Will the variants fuel “a novel stage of contagion, COVID 2.0?” opened George Daley, MD, PhD, dean of Harvard Medical School. “What has been unsettling is how many times mutations have cropped up independently in infected patients across the globe and in petri dishes. This is a consequence of Darwinian evolution by natural selection in real time,” he added. The fact that the virus, SARS-CoV-2, has mutated in the same ways at different times and places suggests that the changes benefit the virus.
Also disturbing is that once variants appear, they proliferate. “That suggests the virus is more contagious, or replicates faster, so that it takes over the outbreak,” said Jeremy Luban, MD, from the University of Massachusetts Medical School. Most mutations are neutral; we need to worry when they combine into “variants of concern,” aka VOC. “They could permit the virus to escape immune control that’s been established in a person from prior infection or from a vaccine,” Luban added.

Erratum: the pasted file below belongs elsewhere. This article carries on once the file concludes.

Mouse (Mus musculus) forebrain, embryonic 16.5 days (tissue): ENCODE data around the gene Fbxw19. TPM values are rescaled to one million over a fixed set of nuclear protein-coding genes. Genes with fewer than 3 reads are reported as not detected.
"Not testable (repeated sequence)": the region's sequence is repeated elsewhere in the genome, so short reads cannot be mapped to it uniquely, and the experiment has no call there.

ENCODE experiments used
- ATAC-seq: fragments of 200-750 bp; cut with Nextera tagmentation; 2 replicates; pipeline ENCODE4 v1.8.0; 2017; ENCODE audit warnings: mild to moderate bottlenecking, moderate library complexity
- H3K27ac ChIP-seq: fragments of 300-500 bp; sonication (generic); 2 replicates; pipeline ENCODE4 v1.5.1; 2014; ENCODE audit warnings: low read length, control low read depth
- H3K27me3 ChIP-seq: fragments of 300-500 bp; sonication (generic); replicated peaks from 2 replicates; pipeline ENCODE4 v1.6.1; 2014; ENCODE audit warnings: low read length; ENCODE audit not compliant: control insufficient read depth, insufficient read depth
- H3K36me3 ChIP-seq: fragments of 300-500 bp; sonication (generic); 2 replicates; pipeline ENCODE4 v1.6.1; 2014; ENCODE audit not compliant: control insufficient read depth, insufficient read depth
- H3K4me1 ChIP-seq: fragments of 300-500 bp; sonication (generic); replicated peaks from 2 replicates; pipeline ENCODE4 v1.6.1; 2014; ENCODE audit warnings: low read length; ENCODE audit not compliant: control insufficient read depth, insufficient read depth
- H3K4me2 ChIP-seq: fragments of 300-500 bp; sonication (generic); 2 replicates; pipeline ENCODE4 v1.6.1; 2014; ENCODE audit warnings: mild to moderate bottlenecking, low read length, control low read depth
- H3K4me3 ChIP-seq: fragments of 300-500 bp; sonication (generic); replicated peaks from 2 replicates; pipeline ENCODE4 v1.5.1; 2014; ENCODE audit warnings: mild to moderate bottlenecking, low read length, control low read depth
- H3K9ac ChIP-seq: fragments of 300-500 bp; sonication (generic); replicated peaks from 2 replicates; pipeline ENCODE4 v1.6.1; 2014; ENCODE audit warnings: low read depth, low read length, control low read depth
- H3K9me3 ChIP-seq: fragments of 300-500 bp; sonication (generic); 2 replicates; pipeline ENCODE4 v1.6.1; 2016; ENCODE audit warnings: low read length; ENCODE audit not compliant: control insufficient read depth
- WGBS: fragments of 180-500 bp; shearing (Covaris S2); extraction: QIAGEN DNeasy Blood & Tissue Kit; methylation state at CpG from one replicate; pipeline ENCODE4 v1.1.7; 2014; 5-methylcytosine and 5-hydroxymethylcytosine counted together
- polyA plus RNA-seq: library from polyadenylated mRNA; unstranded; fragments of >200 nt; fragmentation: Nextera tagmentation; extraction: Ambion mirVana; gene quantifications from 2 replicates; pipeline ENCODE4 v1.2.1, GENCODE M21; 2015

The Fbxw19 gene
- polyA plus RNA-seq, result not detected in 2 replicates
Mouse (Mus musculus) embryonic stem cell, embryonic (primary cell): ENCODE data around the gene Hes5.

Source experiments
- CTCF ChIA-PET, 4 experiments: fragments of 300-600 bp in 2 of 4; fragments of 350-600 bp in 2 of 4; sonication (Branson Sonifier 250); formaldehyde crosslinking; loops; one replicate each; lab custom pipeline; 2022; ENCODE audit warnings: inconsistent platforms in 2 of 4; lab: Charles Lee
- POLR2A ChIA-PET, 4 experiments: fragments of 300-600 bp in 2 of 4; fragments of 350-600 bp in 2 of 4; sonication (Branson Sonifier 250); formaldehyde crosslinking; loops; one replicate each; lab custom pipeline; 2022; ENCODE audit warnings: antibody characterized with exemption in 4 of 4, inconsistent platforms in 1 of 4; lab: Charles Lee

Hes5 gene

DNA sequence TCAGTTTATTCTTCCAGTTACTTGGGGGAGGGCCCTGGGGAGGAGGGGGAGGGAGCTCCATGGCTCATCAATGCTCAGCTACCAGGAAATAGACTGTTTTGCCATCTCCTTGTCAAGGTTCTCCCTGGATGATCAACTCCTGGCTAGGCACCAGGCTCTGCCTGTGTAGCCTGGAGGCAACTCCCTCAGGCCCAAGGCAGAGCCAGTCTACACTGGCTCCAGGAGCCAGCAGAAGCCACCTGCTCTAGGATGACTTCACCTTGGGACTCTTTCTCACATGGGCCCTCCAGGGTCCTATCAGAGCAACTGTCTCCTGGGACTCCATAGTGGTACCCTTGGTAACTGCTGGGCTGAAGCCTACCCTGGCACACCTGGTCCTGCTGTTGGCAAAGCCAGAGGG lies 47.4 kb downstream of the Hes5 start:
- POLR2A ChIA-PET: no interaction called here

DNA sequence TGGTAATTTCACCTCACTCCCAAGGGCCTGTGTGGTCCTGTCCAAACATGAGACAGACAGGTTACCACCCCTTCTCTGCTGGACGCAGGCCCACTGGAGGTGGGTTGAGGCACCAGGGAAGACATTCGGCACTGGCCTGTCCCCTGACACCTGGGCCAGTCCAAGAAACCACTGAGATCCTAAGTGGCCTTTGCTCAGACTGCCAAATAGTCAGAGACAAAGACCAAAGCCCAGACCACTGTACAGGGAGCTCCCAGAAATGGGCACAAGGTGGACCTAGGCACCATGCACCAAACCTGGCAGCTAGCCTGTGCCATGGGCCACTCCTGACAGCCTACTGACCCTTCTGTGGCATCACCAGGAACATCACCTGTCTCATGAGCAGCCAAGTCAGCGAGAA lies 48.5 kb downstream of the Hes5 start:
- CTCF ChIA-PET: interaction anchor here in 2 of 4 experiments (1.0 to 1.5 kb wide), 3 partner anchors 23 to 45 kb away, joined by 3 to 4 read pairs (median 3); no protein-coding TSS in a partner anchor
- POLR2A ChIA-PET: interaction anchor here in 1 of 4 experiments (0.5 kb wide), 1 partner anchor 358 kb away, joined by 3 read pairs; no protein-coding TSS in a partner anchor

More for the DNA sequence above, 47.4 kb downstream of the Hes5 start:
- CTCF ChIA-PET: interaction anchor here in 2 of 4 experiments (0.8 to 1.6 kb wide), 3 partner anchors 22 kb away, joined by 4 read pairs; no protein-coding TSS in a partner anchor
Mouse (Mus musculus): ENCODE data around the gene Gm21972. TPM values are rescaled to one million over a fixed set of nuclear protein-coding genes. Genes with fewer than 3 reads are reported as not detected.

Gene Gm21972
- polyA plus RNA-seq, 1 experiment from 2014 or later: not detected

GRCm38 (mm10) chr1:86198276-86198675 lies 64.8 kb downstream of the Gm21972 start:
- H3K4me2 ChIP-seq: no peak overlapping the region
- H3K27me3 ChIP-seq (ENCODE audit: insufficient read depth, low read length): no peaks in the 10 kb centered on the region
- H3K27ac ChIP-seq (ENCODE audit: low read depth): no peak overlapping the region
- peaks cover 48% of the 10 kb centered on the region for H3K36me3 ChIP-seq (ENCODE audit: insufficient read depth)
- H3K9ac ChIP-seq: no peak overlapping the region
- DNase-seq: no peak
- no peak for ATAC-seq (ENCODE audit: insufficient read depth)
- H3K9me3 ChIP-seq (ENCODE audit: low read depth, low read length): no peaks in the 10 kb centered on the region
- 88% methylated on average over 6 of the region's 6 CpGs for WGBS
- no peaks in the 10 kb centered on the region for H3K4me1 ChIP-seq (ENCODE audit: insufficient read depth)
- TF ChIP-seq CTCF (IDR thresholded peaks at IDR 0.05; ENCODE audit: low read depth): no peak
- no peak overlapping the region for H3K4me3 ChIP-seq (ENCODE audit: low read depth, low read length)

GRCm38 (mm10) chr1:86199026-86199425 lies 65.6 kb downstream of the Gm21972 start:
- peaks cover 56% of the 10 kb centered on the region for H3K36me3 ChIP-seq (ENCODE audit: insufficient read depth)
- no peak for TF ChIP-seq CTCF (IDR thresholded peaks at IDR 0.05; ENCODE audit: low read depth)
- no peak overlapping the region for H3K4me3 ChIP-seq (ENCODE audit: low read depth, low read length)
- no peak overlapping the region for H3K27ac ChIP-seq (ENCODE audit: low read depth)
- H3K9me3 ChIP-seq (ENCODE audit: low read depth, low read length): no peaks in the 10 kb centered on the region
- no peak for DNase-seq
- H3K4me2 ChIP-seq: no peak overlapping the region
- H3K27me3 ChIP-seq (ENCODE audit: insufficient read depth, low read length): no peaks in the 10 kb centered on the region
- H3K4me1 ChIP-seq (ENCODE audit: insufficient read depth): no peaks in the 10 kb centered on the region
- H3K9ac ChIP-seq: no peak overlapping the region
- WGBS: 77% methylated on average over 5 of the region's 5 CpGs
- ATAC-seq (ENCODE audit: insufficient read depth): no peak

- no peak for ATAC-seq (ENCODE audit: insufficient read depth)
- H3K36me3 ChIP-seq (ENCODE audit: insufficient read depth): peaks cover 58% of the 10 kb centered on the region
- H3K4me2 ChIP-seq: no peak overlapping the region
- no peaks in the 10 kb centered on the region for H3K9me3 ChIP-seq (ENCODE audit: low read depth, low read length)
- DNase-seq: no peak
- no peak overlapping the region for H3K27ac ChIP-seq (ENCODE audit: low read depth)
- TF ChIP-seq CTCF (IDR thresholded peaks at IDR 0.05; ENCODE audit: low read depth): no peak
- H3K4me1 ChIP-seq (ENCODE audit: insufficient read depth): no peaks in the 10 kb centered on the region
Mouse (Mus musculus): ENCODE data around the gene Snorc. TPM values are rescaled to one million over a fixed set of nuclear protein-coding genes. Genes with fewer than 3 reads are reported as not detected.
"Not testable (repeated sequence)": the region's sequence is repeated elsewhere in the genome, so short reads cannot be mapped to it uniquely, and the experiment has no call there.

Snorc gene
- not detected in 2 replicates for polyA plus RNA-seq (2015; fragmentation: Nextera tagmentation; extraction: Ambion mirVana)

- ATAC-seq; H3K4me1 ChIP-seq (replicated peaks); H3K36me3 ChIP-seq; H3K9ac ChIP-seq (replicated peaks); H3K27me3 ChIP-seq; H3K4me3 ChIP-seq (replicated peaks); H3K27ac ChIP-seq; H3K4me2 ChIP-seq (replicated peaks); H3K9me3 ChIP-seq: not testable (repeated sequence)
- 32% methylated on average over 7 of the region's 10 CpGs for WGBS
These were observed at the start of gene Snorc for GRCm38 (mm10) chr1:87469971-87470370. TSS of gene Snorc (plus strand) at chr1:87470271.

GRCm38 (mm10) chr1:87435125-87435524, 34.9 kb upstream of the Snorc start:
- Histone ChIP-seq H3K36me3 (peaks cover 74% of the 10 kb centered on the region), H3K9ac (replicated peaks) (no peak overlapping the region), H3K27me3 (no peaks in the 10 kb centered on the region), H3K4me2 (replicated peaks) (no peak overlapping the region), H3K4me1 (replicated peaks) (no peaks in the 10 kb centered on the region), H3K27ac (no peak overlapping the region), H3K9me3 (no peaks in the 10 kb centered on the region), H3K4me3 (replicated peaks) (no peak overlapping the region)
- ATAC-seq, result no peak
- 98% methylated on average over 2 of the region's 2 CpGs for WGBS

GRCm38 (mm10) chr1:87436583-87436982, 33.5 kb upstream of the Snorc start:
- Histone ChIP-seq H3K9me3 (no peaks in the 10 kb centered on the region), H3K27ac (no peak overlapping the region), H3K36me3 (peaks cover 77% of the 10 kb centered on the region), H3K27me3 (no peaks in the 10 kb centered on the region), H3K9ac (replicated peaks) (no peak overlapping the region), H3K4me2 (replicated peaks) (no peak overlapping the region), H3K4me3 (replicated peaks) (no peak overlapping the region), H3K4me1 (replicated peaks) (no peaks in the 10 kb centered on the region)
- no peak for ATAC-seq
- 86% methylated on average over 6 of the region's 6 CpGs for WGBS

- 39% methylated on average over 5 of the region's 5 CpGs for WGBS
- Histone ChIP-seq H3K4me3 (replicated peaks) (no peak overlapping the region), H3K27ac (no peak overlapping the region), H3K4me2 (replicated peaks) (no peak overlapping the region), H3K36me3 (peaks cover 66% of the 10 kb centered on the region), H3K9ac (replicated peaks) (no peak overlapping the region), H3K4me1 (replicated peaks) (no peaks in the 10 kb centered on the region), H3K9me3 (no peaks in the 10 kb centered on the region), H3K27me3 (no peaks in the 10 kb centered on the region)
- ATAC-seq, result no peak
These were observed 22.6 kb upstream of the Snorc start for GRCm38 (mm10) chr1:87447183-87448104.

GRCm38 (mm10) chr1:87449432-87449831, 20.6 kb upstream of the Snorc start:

The “big three” variants of most concern now have hard-to-remember numerical names, which avoid stigmatizing a place: B.22.214.171.124 variant (South Africa), B.1.1.7 (UK), and P.1 (Brazil). The last one may be the worst to arise, so far. It first came to attention in Manaus, Amazonia. “Up to 70% of the population had been infected and they had developed what we’d consider herd immunity that would prevent new infection,” Luban explained. The explosion of hospitalizations and deaths in December, a second wave, coincided with the appearance of the P.1 variant. “Many mutations in it raise concerns about whether the virus is resistant to the immune response against the first virus,” he added.
Tackling variants requires asking three questions, Luban said:
• Do they enhance transmission?
• Do they permit reinfection?
• Do they decrease vaccine efficacy?
Fortunately, the vaccines so far are doing their job. Here are 6 pieces of good news.
1. Vaccines boost T cells